I was hoping someone could shed some light on this hum I have in a 1979 Bassman 10. The amp is all original as far as I can tell. I've done the typical stuff - cleaned and re-tensioned the tube sockets, changed tubes, cleaned the jacks, and checked for mechanical/microphonics with a chopstick. The hum appears randomly, and will go away if you switch the ground switch one way or the other. Unfortunately, it reappears on it's own, but again can be mitigated by flicking the switch the other way. It always returns.
FWIW, the filter caps will be replaced as soon as the replacements arrive. I figure they're to blame, but wanted to know if there were other opinions.
Humm noises are one of those things that can be generate do to almost anything that has do with you setup.
I found that find the guilty you have to start elimination the basic components and figure it out by a process of elimination.
Start with the guitar, cables etc.
If you narrow it down to the amp...well again you have to do a process of elimination with each component. Sounds to me that the switch that you mention has a faulty ground connection of some sort or needs to be cleaned or replaced.
Do you mean that the hum comes up slowly in both grounded AND floating modes? (Or does the ground switch perform some other fucntion?)
Do you have a capacitor between chassis and ground anywhere?
You need to reverse engineer the ground connections between the signal input, the signal output, the chassis and the power supply? That grounding switch could also be contaminated/corroded - a relatively quick check to replace/short out.
On the Bassman 10 (and most 'vintage' Fender amps), the 'Ground Switch' connects one of the incoming AC conductors to ground via a capacitor ie either the hot or neutral wire is selected. It's not a 'ground lift' switch.
This can be a dangerous thing, so the ground switch should be eliminated. It looks like the Bassman 10 has a 3 conductor power cord. If yours doesn't, it would be a good step to attach a new 3 conductor power cord and bypass the ground switch. Ground the chassis via a solder lug and toothed washer.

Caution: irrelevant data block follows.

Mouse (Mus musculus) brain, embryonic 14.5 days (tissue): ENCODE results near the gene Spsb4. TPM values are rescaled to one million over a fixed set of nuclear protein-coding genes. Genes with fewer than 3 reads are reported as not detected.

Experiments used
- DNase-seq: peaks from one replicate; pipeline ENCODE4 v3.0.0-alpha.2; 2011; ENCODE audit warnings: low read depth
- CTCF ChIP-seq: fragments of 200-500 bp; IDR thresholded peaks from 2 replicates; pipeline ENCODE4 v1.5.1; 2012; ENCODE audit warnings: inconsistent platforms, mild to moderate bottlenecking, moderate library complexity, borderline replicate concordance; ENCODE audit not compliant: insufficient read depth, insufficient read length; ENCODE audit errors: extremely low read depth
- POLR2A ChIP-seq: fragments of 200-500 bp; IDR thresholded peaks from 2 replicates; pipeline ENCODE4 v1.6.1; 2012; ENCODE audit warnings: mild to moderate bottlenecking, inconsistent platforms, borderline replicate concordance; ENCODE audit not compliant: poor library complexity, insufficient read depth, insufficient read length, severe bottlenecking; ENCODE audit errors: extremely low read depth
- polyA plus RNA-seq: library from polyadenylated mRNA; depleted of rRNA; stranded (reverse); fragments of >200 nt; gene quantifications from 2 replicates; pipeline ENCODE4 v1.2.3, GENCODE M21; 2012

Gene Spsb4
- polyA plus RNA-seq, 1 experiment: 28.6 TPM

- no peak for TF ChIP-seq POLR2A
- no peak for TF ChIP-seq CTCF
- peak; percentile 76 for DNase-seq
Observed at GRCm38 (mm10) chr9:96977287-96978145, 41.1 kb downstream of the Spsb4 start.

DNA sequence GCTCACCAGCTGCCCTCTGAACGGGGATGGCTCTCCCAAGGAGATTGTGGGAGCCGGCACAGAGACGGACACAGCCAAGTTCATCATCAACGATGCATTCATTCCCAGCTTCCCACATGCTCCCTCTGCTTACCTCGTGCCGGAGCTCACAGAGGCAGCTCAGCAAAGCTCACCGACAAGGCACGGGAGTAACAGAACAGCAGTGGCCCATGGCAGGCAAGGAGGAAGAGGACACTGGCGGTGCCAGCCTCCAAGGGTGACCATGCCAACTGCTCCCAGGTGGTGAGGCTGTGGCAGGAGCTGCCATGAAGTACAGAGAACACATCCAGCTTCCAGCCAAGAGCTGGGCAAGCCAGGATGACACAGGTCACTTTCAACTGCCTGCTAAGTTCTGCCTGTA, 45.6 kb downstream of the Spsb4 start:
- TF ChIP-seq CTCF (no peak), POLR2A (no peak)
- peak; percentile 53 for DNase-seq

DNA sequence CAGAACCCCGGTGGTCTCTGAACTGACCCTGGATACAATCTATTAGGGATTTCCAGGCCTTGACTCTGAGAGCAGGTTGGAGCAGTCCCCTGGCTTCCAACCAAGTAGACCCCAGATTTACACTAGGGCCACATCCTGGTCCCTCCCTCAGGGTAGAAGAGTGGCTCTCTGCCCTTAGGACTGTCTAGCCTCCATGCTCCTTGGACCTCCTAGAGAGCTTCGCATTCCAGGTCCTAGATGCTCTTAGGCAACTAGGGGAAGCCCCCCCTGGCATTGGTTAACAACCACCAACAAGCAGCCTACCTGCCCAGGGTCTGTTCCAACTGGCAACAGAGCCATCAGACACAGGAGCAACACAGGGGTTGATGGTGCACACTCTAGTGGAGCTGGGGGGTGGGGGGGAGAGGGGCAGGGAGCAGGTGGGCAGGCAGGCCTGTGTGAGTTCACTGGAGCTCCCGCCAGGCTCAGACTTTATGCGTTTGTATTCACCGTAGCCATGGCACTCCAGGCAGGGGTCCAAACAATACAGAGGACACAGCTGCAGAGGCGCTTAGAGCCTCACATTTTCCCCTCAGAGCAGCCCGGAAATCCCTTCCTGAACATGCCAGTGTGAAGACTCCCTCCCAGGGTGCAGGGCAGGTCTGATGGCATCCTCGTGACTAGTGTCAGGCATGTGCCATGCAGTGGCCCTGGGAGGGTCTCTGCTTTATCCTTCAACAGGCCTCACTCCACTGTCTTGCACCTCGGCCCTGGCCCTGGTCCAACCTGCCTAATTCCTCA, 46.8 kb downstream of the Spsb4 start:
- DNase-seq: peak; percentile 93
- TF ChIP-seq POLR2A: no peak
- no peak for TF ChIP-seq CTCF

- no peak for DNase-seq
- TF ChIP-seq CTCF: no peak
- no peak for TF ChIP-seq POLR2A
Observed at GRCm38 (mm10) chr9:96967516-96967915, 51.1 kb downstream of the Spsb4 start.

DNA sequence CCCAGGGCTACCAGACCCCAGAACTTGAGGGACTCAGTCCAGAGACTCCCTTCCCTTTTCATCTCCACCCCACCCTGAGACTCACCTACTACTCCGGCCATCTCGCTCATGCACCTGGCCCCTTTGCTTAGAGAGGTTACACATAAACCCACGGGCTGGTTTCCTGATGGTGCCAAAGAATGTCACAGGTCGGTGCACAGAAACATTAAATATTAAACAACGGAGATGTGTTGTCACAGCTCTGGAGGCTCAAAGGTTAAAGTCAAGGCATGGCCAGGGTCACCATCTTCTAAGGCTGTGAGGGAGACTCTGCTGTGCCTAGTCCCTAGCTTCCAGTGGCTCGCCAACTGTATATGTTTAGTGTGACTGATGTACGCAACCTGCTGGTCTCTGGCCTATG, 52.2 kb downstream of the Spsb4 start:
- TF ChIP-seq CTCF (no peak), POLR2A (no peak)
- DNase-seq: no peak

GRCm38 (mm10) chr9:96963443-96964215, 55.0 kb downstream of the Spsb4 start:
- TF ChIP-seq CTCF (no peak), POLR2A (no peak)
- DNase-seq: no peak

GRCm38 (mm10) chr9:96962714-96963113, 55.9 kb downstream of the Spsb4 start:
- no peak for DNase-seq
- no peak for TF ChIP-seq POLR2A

You can find instructions like this on the web. If you aren't comfortable working with the AC circuits in a tube amp, a pro should be able to do this quite cheaply- it's not a big job.
That cap/switch may well be bad and acting intermittent-grounding and un-grounding the amp.
At any rate, please (!) ground your amp securely. Those caps are commonly referred to as 'death caps'.
Bassman 10 Schematic
I actually typed some of my previous reply without really checking your amp schematic. Most of the bad problems with ground switches come with 2-prong plugs (or where somebody cuts off the ground prong, or plugs into a 2conductor extension cord, or...)
Actually, if your amp does have a good 3-conductor cord, you could simply remove the cap attached to the ground switch.
If you felt you needed to filter noise from the incoming AC line, then you could add two new Y2-rated caps- one from each side of the AC to ground.
Check out this page for a good explanation of caps on the AC side of the circuit.
If you are working on amps at all, it can save some grief if you build yourself a 'light bulb' current limiter.
|All times are GMT. The time now is 06:21 PM.|
vBulletin Optimisation provided by vB Optimise (Pro) - vBulletin Mods & Addons Copyright © 2017 DragonByte Technologies Ltd.
Copyright ©1999-2017 diyAudio